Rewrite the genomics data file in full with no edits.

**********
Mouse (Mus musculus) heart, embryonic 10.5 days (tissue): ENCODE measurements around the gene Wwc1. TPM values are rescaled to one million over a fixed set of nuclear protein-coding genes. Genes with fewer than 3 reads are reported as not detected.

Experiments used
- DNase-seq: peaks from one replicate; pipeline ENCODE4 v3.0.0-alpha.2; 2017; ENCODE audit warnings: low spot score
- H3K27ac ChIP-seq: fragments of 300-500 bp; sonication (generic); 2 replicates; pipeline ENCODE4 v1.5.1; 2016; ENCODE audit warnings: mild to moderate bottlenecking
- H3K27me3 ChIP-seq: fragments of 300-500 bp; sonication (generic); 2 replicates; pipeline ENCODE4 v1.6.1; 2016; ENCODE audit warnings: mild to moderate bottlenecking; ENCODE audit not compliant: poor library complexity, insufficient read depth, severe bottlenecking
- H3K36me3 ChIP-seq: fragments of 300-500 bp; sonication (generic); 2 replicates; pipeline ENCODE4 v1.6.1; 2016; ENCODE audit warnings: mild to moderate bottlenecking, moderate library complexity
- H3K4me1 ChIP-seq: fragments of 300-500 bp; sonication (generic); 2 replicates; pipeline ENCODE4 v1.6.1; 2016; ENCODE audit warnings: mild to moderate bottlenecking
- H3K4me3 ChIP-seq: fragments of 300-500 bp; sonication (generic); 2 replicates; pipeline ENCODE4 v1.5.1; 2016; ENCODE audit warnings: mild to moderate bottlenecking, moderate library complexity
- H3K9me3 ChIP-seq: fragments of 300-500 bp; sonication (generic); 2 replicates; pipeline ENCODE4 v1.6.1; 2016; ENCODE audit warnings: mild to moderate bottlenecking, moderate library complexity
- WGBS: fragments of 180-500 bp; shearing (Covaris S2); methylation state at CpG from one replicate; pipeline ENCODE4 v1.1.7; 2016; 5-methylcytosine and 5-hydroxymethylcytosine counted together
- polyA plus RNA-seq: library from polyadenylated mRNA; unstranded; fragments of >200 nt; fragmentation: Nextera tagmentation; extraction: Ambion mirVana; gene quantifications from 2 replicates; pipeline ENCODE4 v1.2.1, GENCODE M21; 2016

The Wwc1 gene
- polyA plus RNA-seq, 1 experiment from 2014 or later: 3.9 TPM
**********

Mouse (Mus musculus) heart, embryonic 10.5 days (tissue): ENCODE measurements around the gene Wwc1. TPM values are rescaled to one million over a fixed set of nuclear protein-coding genes. Genes with fewer than 3 reads are reported as not detected.

Experiments used
- DNase-seq: peaks from one replicate; pipeline ENCODE4 v3.0.0-alpha.2; 2017; ENCODE audit warnings: low spot score
- H3K27ac ChIP-seq: fragments of 300-500 bp; sonication (generic); 2 replicates; pipeline ENCODE4 v1.5.1; 2016; ENCODE audit warnings: mild to moderate bottlenecking
- H3K27me3 ChIP-seq: fragments of 300-500 bp; sonication (generic); 2 replicates; pipeline ENCODE4 v1.6.1; 2016; ENCODE audit warnings: mild to moderate bottlenecking; ENCODE audit not compliant: poor library complexity, insufficient read depth, severe bottlenecking
- H3K36me3 ChIP-seq: fragments of 300-500 bp; sonication (generic); 2 replicates; pipeline ENCODE4 v1.6.1; 2016; ENCODE audit warnings: mild to moderate bottlenecking, moderate library complexity
- H3K4me1 ChIP-seq: fragments of 300-500 bp; sonication (generic); 2 replicates; pipeline ENCODE4 v1.6.1; 2016; ENCODE audit warnings: mild to moderate bottlenecking
- H3K4me3 ChIP-seq: fragments of 300-500 bp; sonication (generic); 2 replicates; pipeline ENCODE4 v1.5.1; 2016; ENCODE audit warnings: mild to moderate bottlenecking, moderate library complexity
- H3K9me3 ChIP-seq: fragments of 300-500 bp; sonication (generic); 2 replicates; pipeline ENCODE4 v1.6.1; 2016; ENCODE audit warnings: mild to moderate bottlenecking, moderate library complexity
- WGBS: fragments of 180-500 bp; shearing (Covaris S2); methylation state at CpG from one replicate; pipeline ENCODE4 v1.1.7; 2016; 5-methylcytosine and 5-hydroxymethylcytosine counted together
- polyA plus RNA-seq: library from polyadenylated mRNA; unstranded; fragments of >200 nt; fragmentation: Nextera tagmentation; extraction: Ambion mirVana; gene quantifications from 2 replicates; pipeline ENCODE4 v1.2.1, GENCODE M21; 2016

The Wwc1 gene
- polyA plus RNA-seq, 1 experiment from 2014 or later: 3.9 TPM